Monday, October 15, 2007


It's Saturday morning. You've had a long week at work and were out late Friday night. You're sleeping in....Suddenly, VROOM, some fool in your neighborhood has cranked up his turbo charged, jet engined, racing car styled grass blower in some satanic revenge against nature.

You'd like to shoot the fool, but you won't. You'll just lay there grumbling as the bloke goes about his business and feels he's quite the man with his giant phallic blower blowing.

Of course, these blowers don't only disturb your peace they disturb Mother Nature's, too.

And they contribute to illness.

They are just plain bad. One more technological wonder we could easily do without, but so many just have to have.

Some places are trying to do something about it.

They've got my support.

This isn't about taking away rights, its about upholding them. After all doesn't the Constitution guarantee all Americans the "pursuit of happiness."

What could make the average American more happy than the option to sleep in...just once in a while.

And doesn't that same Constitution guarantee all Americans the right to life. Can't breath, can't live. That's just the way it is.

Take the damn blowers away.

The following is from something called Poynter Online.

Monday Edition: The Trouble With Leaf Blowers
By Al Tompkins

It is that season when those of you who have falling leaves are breaking out the leaf blowers. City councils know that the season also brings complaints from residents who don't like all of the noise and pollution that blowers create.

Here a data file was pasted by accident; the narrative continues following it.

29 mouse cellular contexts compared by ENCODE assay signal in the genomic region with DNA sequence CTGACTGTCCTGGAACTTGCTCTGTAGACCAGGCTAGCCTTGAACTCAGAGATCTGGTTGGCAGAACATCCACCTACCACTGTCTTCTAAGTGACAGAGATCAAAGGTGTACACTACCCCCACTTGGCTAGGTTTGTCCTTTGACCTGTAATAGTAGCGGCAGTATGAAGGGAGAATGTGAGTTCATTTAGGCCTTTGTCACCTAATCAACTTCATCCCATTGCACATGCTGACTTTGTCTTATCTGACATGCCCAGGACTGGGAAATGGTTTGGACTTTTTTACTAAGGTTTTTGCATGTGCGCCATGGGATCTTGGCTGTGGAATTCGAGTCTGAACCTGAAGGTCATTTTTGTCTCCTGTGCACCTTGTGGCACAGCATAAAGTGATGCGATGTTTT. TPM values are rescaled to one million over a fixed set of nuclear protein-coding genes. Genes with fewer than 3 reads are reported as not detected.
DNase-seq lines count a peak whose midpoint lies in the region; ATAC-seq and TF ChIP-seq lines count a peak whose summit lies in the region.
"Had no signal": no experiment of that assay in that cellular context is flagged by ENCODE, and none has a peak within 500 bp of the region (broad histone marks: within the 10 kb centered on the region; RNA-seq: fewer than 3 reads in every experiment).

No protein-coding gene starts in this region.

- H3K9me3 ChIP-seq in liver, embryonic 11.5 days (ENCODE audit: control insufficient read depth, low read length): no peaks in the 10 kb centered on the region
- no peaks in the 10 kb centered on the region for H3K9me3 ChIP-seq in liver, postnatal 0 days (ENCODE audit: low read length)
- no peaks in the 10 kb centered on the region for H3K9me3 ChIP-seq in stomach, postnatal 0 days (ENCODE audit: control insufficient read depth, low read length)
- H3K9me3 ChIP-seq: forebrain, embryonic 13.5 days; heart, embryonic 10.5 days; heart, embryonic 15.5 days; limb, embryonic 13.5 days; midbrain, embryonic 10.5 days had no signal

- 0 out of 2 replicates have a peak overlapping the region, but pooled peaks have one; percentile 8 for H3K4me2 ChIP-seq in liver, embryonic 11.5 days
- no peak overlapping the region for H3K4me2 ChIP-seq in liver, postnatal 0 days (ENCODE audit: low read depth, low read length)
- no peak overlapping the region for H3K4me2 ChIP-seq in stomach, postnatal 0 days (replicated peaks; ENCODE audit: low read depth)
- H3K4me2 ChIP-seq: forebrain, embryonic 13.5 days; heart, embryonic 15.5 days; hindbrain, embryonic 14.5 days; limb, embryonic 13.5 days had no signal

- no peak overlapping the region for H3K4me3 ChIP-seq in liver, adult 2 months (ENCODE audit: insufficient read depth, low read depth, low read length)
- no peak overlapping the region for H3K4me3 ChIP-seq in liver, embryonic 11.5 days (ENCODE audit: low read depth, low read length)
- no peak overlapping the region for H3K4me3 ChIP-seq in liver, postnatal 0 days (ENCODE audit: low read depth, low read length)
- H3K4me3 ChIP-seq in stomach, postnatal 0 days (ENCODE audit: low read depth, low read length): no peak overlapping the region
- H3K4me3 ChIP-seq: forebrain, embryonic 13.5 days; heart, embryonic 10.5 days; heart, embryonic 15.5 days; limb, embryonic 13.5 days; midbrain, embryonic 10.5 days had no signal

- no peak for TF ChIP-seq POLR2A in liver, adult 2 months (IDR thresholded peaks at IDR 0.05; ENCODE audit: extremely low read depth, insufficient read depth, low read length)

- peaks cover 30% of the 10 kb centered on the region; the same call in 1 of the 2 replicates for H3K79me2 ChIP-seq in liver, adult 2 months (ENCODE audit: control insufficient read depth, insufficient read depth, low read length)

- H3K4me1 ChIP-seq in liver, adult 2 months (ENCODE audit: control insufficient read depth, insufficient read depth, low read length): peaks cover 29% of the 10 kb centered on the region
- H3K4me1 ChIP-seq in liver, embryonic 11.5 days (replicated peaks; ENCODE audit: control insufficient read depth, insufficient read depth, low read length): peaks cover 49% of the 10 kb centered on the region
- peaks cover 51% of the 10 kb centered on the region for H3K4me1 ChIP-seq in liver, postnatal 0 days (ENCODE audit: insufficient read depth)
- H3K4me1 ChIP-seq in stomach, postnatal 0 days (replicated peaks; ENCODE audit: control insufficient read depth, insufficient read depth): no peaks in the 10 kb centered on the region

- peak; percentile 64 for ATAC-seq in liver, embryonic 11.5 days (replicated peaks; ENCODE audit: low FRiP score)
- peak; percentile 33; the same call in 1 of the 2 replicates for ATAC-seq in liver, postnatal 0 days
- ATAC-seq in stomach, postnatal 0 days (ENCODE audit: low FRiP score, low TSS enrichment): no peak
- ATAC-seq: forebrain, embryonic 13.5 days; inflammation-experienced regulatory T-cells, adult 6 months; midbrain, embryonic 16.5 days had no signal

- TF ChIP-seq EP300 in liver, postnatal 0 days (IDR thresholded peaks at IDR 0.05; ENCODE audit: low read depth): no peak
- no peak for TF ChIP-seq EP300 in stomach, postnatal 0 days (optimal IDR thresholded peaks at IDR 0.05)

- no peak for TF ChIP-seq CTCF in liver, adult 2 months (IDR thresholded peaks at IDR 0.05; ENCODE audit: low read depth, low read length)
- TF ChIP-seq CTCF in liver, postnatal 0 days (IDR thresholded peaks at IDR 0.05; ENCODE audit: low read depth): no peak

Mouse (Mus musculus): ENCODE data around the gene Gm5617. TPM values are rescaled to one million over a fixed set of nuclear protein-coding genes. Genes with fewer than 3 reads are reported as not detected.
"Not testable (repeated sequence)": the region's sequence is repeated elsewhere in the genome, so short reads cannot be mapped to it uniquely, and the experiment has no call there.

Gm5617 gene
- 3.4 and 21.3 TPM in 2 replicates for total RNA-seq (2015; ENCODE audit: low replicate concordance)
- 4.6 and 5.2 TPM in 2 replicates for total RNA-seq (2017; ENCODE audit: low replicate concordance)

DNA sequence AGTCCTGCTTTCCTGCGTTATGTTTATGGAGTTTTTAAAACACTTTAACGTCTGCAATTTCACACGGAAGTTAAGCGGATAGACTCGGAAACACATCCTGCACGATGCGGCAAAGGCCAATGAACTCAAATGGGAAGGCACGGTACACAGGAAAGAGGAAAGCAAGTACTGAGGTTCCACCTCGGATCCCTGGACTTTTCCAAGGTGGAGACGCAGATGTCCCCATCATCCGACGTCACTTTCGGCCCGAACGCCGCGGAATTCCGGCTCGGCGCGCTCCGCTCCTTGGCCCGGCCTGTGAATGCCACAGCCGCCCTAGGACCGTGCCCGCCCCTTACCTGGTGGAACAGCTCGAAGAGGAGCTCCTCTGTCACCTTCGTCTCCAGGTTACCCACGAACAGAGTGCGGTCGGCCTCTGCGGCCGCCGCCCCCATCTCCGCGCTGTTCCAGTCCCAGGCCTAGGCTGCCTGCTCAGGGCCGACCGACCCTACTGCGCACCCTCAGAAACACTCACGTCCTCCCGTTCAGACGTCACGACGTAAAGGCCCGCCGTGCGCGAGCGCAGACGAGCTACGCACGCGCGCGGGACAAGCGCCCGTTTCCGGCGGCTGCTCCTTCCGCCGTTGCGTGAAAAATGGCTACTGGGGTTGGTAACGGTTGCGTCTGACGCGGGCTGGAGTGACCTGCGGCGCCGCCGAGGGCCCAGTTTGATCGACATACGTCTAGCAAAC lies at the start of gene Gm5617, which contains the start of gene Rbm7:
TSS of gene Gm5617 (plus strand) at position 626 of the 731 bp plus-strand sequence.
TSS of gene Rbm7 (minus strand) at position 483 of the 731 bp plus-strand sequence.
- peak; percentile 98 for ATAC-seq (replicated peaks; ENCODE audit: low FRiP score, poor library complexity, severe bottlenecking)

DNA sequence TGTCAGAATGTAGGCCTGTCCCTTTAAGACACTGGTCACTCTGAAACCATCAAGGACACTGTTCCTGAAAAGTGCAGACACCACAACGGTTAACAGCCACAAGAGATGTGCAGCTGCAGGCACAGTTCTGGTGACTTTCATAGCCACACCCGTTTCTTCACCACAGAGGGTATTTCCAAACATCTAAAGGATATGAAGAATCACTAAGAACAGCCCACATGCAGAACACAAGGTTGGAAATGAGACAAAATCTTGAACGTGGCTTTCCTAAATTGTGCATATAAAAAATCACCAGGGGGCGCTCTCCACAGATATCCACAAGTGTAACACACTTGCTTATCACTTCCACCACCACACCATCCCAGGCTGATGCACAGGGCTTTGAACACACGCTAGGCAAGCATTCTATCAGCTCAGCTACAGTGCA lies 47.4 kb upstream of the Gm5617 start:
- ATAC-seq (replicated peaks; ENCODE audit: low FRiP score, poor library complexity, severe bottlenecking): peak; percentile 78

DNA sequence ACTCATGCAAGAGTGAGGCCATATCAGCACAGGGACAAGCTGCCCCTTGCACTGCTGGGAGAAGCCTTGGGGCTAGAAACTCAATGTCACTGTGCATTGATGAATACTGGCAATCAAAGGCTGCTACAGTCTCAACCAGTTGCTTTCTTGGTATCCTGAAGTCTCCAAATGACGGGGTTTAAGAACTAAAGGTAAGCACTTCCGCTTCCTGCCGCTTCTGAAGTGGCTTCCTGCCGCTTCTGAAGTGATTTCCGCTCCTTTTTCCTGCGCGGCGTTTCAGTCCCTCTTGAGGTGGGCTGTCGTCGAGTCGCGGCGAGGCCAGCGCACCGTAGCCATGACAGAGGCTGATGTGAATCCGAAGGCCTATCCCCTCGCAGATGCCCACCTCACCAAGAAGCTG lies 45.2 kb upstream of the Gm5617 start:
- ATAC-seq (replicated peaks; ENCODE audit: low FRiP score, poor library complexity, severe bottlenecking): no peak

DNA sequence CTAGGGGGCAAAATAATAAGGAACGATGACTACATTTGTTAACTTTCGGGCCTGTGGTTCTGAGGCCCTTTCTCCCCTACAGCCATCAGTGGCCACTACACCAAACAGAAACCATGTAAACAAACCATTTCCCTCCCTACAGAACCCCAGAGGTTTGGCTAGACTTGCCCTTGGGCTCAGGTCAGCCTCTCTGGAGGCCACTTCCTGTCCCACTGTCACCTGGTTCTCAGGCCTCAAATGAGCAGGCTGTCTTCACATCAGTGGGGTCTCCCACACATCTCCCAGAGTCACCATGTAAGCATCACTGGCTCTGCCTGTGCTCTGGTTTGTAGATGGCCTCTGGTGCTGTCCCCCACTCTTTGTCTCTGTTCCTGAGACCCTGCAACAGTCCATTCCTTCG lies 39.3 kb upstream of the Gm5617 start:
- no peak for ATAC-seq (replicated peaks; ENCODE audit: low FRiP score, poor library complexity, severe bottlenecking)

Some cities, including Aspen, Colo., Vancouver, British Columbia, and Palo Alto, Calif., currently have full or partial bans on gas-powered leaf blowers, and scores of others are considering such moves. More than 20 cities throughout California have imposed some kind of ban.

The CBC said Toronto considered a ban but backed away.

The Boston Globe last week editorialized in favor of a seasonal ban on blowers because of the noise and pollution they cause.

In Orange County, Calif., a grand jury even took up the issue and said in its report :

"The widespread daily usage of two-cycle gasoline engine leaf blowers in the cities and unincorporated areas presents a health hazard to all citizens of Orange County. The hazards are four-fold:

Toxic exhaust fumes and emissions are created by gas-powered leaf blowers. Exhaust pollution per leaf blower per hour is the equivalent of the amount of smog from 17 cars driven one hour and is localized in the area of blower usage.

The high-velocity air jets used in blowing leaves whip up dust and pollutants. The particulate matter (PM) swept into the air by blowing leaves is composed of dust, fecal matter, pesticides, fungi, chemicals, fertilizers, spores, and street dirt which consists of lead and organic and elemental carbon. About five pounds of PM per leaf blower per hour are swept into the air and take hours to settle.

The quantity of pollution products that are injected into county air. The total amount of pollutants injected into the environment by blower usage in the county is significant. The ARB calculates that leaf blowers inject 2.11 tons of combustion pollutants per day into Orange County air. Leaf blowers in the County sweep twenty tons per day of small size particulate matter into the air.

Blower engines generate high noise levels. Gasoline-powered leaf blower noise is a danger to the health of the blower operator and an annoyance to the non-consenting citizens in the area of usage. In light of the evidence, the Grand Jury determined the health hazards citizens are exposed to by the use of leaf blowers outweigh the questionable economic benefit blowers may bring to the cities and the County. The Grand Jury recommends that the cities, school districts, community college districts, and the County cease using gas powered blowers in their maintenance and cleanup operations."